Alibaba is feeling confident
The Chinese e-commerce giant is now reporting new successes in the fight against counterfeiting on its online platforms: Alibaba’s Anti-Counterfeiting Alliance (AACA) has reportedly confiscated counterfeits with a combined value of approximately half a billion euros (536.2 million US dollars) in the last year. According to Alibaba, over 500 production and distribution sites have also been shut down for alleged counterfeiting and more than 1,200 suspects arrested on the initiative of the AACA. This represents a significant drop compared with the previous year: According to their own figures, in 2017 Alibaba still helped raid around 1,330 illegal production facilities and facilitated roughly 1,600 arrests.
Alibaba is feeling confident: “The AACA is now the benchmark and model for brand protection in China and around the world,” explains Alibaba’s Senior Vice President Michael Yao, going on to say that cooperation within the industry is the only way to combat the trade in counterfeits.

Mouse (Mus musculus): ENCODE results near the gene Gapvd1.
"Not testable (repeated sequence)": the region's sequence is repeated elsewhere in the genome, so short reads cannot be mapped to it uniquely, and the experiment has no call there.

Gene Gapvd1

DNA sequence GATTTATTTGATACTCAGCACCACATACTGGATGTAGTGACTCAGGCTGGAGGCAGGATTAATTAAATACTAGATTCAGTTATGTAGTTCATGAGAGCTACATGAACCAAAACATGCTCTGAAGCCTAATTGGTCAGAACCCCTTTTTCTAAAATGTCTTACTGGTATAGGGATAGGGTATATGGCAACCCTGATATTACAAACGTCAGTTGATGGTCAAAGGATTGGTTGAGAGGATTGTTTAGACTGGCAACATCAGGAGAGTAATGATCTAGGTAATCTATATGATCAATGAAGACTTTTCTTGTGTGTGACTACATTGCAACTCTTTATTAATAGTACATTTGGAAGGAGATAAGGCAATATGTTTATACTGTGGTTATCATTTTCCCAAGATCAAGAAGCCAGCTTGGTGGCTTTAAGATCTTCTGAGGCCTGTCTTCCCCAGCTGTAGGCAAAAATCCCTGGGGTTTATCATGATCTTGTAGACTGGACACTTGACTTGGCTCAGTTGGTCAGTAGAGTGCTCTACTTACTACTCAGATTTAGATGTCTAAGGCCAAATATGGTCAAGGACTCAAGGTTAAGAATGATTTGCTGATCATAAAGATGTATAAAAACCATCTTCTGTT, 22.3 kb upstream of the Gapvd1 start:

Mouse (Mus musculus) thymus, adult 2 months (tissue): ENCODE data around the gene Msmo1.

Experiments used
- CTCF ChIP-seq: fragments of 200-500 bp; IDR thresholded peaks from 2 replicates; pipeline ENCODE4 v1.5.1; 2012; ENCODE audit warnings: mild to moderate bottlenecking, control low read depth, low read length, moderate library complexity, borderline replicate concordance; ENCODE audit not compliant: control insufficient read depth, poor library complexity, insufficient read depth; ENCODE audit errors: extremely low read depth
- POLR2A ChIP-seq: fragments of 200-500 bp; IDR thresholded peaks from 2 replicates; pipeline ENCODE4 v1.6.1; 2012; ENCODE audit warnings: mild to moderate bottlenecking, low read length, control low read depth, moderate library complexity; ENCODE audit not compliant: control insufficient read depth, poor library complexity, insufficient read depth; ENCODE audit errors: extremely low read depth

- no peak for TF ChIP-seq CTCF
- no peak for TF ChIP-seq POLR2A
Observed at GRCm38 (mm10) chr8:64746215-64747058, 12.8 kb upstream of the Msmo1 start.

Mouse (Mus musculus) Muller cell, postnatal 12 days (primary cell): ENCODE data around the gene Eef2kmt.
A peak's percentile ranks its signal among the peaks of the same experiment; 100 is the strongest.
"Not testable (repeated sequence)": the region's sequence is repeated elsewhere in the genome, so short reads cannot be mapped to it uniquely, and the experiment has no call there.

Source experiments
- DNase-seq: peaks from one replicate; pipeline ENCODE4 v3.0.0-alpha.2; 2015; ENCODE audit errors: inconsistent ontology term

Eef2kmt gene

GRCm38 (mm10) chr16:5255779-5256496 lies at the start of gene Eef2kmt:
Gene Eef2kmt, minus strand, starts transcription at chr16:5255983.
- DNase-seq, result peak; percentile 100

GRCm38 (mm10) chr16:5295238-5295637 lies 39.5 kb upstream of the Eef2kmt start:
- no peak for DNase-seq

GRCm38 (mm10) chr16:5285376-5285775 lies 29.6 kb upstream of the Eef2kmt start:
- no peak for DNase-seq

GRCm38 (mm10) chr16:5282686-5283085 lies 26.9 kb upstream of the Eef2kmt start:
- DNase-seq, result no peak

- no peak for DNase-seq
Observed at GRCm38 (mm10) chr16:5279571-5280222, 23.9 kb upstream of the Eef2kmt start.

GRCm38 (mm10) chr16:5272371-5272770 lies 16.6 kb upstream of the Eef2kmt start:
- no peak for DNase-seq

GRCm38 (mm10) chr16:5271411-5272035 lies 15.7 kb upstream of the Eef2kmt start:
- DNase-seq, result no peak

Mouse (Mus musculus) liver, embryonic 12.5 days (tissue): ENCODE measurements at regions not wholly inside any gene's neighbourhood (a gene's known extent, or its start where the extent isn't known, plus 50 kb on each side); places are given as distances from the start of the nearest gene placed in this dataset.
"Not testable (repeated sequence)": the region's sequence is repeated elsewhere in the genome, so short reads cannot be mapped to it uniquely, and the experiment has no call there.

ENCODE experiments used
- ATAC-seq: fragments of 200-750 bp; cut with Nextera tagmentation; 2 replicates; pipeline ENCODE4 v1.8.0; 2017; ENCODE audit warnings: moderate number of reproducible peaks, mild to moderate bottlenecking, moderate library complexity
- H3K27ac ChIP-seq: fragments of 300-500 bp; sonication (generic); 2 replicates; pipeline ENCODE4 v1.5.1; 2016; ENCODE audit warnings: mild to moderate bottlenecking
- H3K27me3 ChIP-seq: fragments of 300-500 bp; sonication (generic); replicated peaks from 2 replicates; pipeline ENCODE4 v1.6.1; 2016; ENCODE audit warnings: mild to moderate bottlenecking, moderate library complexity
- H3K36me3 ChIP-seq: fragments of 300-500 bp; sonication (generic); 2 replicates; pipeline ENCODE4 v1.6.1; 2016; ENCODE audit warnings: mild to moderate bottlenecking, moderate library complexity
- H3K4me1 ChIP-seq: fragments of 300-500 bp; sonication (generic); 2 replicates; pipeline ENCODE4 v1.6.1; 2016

Despite the efforts of the AACA, as recently as early April Alibaba was once again at the centre of a public row: US President Donald Trump signed a memo aimed at the counterfeiting trade, which according to White House National Trade Council Director Peter Navarro should be taken as an official warning shot for online marketplaces Alibaba, Amazon and eBay. He said the platforms had a duty to do more to combat counterfeiting: “It is your job to police these matters, and if you won't clean it up the government will.”
Last year, Alibaba once again refused to accept its place on the Notorious Markets List of the US Trade Representative (USTR). The office of the USTR had criticised serious shortcomings in the implementation of protection measures, among other things. Amazon had also already been nominated for the anti-prize.
According to Alibaba, the AACA combines industry expertise of participating manufacturers with technical know-how to combat counterfeiting on Alibaba's online marketplaces. The AACA assembled a total of 132 members from various industries, including well-known manufacturers such as technology companies 3M and Siemens and pharma firms Bayer and Pfizer. Automotive companies such as Ford and Volkswagen, sports and fashion producers such as Adidas and Louis Vuitton, as well as numerous manufacturers in the cosmetics, food and IT industries are also part of the alliance.